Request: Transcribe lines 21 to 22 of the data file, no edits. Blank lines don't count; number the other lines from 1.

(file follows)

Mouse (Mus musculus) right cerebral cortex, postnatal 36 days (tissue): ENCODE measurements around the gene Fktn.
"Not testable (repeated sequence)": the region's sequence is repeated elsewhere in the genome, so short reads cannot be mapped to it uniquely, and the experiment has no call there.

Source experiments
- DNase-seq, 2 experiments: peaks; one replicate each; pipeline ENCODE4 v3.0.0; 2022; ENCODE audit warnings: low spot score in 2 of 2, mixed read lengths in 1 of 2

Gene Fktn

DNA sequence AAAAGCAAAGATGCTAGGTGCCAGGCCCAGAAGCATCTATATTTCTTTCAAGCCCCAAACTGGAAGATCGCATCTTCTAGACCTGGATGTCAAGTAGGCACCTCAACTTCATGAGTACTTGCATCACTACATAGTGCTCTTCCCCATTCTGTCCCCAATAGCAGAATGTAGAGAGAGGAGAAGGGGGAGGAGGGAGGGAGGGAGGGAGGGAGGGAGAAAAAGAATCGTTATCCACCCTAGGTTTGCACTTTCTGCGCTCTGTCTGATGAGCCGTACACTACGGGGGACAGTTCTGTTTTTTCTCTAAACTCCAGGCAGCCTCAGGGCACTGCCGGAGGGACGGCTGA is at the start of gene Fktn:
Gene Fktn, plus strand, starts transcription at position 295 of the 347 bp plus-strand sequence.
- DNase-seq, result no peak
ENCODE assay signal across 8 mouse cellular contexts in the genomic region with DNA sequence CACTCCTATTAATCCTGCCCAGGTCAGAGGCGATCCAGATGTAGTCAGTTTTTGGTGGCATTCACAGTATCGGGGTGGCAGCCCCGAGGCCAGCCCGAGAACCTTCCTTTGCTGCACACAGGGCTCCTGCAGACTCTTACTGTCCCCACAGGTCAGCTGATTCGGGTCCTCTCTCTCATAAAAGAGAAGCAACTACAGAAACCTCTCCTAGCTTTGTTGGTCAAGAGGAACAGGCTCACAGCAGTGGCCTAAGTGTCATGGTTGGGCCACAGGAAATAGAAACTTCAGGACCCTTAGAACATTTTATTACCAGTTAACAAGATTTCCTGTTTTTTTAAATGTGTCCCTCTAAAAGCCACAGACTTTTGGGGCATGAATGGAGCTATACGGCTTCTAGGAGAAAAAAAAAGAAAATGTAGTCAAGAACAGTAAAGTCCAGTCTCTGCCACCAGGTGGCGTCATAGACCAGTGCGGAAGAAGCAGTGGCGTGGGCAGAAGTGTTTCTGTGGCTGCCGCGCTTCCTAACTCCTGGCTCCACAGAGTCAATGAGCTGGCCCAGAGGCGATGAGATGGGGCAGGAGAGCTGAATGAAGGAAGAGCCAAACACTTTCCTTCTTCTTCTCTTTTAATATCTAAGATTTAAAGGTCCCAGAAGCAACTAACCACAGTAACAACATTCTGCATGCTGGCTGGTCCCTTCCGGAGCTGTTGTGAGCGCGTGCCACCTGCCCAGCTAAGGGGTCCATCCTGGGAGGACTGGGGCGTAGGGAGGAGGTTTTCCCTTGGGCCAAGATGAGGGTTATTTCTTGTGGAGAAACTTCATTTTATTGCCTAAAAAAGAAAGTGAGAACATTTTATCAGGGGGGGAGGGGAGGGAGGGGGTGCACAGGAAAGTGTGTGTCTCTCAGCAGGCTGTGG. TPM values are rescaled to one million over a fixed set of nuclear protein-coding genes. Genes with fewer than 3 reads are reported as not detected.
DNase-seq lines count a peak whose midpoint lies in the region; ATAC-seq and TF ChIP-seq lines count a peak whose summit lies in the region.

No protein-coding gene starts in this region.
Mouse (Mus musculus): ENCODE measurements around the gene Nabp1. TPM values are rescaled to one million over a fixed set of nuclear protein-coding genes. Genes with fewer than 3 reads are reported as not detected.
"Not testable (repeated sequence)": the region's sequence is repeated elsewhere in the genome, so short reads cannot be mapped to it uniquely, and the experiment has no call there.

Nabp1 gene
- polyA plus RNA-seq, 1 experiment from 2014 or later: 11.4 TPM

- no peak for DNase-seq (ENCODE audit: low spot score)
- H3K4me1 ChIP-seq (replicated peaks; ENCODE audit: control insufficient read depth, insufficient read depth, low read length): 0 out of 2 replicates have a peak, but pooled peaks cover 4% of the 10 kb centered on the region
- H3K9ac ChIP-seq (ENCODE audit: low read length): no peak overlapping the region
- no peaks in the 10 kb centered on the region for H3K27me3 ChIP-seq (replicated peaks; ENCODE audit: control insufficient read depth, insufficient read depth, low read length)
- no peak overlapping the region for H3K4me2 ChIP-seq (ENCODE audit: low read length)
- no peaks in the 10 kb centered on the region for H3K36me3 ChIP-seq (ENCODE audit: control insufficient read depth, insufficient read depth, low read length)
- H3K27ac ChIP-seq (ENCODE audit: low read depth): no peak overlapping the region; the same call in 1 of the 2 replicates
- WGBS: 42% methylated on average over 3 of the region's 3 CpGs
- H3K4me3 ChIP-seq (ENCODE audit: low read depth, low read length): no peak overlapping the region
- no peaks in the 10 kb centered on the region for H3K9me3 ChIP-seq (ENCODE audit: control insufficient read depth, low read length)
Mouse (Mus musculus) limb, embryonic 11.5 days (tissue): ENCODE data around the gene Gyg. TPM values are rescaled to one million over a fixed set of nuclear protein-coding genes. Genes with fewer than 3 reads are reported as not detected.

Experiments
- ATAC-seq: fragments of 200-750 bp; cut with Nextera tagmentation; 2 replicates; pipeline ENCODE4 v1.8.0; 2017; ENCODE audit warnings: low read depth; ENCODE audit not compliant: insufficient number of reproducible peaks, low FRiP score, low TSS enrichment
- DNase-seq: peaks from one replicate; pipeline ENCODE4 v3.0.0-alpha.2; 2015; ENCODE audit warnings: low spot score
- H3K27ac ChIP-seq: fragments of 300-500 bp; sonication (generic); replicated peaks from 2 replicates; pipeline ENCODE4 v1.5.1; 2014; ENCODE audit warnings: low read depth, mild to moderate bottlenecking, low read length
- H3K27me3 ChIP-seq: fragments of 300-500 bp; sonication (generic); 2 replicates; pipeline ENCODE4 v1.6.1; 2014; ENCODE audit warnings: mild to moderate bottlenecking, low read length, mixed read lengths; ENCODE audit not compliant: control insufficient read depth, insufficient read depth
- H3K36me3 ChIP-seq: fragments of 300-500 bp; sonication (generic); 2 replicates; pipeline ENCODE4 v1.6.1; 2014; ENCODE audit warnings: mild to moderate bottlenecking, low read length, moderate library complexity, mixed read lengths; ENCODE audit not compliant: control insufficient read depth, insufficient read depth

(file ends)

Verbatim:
- no peaks in the 10 kb centered on the region for H3K36me3 ChIP-seq (ENCODE audit: control insufficient read depth, insufficient read depth, low read length)
- H3K27ac ChIP-seq (ENCODE audit: low read depth): no peak overlapping the region; the same call in 1 of the 2 replicates